Another possible perspective could concern images ignored or even excluded from the research field of official history because they come from marginal actors or have simply fallen into oblivion and would therefore be confined "to the margins" of representation studies. The use of a range of diverse visual sources, coupled with the transatlantic observation prism, will allow speakers to revisit the common ground of Black representations, to deconstruct them and to propose a renewed reading in the light of the analysis of these imageries.

Finally, the issue of memorial conflicts related to these representations raises questions about the position that researchers can adopt in relation to these images, placing themselves in a given political, economic and social context as well as in historiographers that are sometimes in conflict with one another. We therefore invite future participants to reflect also on questions of standpoint epistemology, and to examine the commitment of specialists to representations that are still the subject of much debate today. This more theoretical approach will allow participants to contextualize and put into perspective the case studies discussed, in order to highlight their possible political nature.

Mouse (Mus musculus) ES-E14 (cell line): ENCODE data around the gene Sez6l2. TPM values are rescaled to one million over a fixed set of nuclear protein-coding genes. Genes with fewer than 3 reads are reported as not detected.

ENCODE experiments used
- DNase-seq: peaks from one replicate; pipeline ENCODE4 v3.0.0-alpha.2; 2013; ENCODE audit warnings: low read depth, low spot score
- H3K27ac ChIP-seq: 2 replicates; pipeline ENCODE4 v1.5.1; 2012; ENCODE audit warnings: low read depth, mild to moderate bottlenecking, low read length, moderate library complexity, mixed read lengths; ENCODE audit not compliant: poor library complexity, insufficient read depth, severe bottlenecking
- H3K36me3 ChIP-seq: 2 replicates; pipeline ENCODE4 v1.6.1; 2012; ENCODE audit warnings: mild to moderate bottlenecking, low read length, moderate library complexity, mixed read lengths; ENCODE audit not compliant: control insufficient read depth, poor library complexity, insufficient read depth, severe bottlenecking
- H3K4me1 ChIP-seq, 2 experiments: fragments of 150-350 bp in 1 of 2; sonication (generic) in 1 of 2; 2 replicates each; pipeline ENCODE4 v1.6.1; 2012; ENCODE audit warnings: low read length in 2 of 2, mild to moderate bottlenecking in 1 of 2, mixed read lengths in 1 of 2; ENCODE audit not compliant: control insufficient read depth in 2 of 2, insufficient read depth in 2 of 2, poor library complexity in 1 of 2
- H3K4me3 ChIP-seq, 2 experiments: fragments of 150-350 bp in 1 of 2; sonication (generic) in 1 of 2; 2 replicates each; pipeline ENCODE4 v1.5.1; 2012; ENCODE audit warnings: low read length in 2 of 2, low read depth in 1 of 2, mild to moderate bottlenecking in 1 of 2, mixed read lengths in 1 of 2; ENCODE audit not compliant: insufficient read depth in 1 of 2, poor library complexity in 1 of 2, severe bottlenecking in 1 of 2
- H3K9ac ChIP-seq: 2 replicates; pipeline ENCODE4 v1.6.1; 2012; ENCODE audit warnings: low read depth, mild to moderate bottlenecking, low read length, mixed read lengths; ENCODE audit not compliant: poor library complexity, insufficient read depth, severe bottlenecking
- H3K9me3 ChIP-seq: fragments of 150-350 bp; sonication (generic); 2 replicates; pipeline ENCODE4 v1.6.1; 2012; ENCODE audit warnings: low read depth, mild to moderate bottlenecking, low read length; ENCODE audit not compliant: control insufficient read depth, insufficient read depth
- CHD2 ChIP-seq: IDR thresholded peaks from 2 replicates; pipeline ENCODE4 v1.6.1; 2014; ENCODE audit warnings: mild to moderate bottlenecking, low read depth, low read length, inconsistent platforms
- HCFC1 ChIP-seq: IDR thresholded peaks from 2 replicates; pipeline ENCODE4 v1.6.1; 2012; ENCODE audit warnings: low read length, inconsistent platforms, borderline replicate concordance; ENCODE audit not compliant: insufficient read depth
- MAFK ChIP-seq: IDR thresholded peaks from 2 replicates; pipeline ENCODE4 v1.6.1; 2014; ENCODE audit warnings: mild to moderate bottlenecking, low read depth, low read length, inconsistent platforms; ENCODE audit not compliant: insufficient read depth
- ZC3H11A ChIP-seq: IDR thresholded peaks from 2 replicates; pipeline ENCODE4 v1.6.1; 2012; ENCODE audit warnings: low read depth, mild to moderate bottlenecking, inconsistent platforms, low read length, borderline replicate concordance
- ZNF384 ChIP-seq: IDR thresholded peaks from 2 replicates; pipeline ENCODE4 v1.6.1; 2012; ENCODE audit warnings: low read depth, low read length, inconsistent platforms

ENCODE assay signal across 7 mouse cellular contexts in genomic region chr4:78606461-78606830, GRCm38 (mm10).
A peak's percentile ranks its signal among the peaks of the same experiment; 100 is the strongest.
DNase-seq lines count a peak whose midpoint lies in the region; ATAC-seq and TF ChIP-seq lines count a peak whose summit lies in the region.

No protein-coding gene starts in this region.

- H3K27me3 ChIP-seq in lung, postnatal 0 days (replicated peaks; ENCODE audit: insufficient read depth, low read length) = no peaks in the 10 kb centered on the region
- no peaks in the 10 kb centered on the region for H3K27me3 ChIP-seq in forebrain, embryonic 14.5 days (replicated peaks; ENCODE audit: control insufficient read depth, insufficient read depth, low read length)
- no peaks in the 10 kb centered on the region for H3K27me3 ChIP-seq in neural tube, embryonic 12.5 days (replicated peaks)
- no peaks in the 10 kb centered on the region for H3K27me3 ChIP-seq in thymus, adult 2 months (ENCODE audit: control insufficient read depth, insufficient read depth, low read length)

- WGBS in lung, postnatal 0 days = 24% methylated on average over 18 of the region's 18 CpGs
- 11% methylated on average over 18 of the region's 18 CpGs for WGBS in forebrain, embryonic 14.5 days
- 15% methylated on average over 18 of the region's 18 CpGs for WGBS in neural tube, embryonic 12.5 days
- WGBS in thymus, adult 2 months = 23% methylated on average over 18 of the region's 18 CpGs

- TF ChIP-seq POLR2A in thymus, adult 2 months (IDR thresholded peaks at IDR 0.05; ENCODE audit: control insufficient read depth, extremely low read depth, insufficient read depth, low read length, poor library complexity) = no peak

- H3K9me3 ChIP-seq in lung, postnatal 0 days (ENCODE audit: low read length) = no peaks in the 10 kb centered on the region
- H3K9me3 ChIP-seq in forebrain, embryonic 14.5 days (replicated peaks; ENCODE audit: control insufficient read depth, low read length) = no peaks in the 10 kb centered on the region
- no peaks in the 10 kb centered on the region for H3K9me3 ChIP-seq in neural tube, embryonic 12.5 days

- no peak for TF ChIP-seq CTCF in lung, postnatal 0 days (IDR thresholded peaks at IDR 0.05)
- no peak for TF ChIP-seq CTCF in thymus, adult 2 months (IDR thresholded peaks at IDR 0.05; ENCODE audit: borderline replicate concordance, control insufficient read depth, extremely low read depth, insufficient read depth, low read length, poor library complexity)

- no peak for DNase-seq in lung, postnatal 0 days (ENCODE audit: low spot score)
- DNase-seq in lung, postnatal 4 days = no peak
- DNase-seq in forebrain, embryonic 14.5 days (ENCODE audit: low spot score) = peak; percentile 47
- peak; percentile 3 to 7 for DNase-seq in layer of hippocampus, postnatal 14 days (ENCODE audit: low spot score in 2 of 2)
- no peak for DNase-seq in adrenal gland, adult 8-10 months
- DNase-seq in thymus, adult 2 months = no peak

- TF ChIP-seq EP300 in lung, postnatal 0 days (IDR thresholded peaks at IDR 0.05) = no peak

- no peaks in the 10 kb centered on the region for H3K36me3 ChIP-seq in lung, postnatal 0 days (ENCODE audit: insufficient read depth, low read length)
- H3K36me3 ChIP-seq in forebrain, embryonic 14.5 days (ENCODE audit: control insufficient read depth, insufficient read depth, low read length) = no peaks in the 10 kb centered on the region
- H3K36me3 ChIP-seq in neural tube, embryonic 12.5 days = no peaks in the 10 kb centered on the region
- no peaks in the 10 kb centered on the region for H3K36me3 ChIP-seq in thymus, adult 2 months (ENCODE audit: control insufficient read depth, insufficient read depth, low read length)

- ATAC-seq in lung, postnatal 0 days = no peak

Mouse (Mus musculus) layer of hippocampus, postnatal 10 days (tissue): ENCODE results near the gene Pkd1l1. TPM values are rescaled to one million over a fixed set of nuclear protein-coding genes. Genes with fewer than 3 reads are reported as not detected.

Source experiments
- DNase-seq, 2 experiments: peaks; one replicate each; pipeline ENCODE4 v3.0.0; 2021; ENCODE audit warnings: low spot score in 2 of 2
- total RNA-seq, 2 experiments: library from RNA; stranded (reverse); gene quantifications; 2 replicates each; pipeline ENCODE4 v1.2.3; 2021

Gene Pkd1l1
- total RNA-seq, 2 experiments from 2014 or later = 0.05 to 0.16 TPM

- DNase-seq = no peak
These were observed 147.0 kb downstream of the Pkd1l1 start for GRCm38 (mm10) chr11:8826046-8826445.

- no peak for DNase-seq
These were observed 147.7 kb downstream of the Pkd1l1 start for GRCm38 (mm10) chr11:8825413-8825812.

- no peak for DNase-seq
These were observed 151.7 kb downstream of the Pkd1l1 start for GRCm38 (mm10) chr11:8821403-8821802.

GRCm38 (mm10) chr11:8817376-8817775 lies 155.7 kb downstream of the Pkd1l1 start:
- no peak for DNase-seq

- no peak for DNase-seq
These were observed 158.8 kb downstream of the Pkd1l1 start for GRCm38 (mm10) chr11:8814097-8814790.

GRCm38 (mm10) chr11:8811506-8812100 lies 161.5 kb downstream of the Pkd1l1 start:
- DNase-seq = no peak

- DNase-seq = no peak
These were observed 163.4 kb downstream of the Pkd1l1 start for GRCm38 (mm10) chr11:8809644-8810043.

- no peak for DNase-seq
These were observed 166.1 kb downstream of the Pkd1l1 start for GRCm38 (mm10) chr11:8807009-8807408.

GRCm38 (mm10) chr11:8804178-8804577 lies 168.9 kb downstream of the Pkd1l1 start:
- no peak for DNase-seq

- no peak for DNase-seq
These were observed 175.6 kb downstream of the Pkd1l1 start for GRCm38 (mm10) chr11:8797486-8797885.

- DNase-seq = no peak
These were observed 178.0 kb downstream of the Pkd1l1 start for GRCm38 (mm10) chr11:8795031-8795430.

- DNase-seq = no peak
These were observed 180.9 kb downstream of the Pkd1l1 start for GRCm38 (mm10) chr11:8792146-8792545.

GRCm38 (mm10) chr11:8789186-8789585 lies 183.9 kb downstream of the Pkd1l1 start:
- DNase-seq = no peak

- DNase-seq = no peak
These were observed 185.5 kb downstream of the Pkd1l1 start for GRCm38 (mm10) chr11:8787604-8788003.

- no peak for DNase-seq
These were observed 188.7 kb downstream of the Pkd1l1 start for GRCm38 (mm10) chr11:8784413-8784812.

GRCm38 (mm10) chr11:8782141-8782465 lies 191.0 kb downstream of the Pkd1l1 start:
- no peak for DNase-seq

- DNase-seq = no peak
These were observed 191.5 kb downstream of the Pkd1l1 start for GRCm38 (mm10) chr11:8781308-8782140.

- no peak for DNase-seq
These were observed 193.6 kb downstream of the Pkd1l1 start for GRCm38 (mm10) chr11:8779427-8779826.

Submission Guidelines

Researchers across all disciplinary fields of humanities and social sciences (such as history, art history, American or French studies, English, sociology, etc.) are welcome to submit a proposal. Papers should be twenty minutes in length and may be delivered in French or English.

Please address a 300-word abstract, accompanied by a short biography, to the organizers

by October, 30th 2019 

at imagedenousmeme@gmail.com. 

Images may be included in the proposals.